Officials have spoken little about a further possibility: that the plane may have been torn apart by a catastrophic deployment after take-off of the engines' reverse thrusters.
A favourite theory of anyone familiar with the 1990 novel Stinger. Written by Doug Hornig, the book opens with the downing of an American airliner taking off from Boston by a man on a boat with a shoulder-launched Stinger missile.
This scenario was lent early credence by eyewitness sightings of an "object" streaking towards TWA800 just before it exploded as well as by an unexplained second blip on traffic-control radar stills.
A missile attack has been all but ruled out by investigators since the discovery of the fourth engine this week, however.
A missile would almost certainly have been guided by a heat-seeking system and initial contact would have been on an engine. All four have shown damage consistent only with impact on the ocean surface in the crash. Nor, so far, have forensic scientists found any evidence of an incendiary blast on the engines.
And a missile strike would not easily explain the instant loss of electrical power shown by the data and voice tapes. Forensic tests are still continuing.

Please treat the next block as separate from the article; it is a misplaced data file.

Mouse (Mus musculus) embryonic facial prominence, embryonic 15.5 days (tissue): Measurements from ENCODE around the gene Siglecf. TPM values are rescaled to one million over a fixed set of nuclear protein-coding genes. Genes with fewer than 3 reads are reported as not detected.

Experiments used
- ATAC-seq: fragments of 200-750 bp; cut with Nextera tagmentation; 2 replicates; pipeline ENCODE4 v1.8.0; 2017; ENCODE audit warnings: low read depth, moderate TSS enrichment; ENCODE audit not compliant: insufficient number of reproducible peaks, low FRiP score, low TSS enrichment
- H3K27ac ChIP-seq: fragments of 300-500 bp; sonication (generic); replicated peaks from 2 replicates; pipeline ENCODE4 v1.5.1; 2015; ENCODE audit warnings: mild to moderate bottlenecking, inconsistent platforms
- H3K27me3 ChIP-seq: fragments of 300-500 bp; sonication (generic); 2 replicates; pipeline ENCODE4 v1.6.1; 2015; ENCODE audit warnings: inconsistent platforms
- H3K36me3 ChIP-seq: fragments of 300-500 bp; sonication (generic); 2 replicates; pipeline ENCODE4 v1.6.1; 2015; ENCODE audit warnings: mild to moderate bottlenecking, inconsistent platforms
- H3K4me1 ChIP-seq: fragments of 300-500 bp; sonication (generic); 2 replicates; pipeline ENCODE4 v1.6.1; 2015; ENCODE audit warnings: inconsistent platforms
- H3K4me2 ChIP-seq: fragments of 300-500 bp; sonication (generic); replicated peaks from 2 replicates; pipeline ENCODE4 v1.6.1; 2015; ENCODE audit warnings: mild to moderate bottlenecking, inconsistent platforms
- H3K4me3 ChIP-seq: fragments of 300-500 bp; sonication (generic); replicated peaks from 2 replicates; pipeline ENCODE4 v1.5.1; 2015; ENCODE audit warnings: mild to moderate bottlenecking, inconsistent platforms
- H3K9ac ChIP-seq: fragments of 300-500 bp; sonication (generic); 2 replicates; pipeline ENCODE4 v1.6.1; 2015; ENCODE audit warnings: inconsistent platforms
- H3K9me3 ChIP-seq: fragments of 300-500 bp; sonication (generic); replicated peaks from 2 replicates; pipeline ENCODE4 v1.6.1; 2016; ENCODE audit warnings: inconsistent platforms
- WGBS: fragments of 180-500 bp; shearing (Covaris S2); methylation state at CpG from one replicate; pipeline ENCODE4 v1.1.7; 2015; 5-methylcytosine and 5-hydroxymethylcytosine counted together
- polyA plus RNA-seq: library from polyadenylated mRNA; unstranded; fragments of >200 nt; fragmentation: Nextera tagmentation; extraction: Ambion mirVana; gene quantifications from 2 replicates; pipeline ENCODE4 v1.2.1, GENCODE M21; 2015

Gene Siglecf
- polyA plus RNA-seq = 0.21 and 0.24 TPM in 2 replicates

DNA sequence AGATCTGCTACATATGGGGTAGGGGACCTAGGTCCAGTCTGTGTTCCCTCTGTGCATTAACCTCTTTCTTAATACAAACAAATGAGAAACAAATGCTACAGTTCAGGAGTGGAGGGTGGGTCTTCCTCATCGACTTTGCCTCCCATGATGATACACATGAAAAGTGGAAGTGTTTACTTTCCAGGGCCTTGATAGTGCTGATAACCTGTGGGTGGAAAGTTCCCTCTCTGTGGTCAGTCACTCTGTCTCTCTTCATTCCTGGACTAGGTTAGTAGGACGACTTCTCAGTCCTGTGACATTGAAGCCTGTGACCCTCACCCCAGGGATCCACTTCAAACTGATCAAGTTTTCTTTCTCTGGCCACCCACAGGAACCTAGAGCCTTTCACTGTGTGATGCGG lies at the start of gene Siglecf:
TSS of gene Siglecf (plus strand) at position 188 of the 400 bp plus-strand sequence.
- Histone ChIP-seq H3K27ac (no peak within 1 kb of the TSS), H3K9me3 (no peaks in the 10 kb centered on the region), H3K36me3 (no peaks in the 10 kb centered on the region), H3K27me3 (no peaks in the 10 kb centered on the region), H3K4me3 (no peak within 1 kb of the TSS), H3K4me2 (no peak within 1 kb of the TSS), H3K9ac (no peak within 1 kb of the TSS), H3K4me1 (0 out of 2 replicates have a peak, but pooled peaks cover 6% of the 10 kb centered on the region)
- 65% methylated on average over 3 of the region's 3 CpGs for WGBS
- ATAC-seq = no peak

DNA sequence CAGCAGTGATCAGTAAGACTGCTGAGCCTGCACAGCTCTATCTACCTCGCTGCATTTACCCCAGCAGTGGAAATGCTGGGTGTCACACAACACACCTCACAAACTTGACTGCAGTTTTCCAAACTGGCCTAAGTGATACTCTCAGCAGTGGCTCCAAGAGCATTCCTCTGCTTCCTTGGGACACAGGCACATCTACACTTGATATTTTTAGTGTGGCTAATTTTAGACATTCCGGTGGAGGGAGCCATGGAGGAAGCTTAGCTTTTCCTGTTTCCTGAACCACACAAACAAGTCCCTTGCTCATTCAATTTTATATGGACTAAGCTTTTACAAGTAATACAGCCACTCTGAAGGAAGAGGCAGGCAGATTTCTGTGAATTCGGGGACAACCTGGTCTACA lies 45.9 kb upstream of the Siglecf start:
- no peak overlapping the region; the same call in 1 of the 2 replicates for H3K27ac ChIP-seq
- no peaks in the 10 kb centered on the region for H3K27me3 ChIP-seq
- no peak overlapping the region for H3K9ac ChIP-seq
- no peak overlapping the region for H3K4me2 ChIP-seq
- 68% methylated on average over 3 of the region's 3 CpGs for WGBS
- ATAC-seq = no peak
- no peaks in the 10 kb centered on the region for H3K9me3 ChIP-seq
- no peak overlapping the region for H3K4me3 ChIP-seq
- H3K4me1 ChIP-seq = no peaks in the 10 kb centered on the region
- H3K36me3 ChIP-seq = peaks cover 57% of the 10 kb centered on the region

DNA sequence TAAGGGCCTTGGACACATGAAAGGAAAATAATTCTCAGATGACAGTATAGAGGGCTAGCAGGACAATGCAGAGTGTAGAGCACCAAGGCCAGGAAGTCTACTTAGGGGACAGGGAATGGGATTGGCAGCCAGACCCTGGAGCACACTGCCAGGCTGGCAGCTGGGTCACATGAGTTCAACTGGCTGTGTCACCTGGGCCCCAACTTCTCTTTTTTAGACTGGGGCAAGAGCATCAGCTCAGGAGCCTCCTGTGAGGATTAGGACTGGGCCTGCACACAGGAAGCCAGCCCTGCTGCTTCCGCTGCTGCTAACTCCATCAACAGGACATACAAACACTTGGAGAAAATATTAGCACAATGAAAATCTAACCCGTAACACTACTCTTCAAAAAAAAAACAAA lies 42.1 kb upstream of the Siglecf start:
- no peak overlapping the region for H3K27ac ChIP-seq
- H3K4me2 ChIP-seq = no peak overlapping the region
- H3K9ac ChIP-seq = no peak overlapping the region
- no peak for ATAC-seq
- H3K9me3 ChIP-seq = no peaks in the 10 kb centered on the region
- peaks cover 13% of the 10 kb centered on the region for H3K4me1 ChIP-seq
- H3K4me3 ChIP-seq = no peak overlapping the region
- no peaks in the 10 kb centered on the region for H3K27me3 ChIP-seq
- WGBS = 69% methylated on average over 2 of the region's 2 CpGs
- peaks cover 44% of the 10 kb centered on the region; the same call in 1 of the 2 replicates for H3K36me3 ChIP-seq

Bomb placed on board
Investigators want to believe a bomb doomed the aircraft after decapitating its front section. But nothing has surfaced yet to provide them with conclusive evidence.
An early theory that a bomb may have been detonated inside passenger luggage stowed in steel cargo containers in the front cargo hold was dashed after all the containers were retrieved and found to be in "unremarkable" condition.
Suspicions about a cooler containing corneas placed in the cockpit just before departure were also negated by the discovery of some undamaged glass covers from cockpit instrumentation. The focus now is on the section where the forward edge of the wings joined the fuselage.
The shape of retrieved plane parts suggests two blasts, one that sent its force downwards from the cabin and another that came from below.
Forensic tests at the hangar where the plane is being reassembled showed initial signs of the presence of PETN, the chief ingredient of a plastic explosive known as detasheet or detcord.
But subsequent and much more reliable tests of the same wreckage parts conducted in Washington DC have failed to confirm these first results.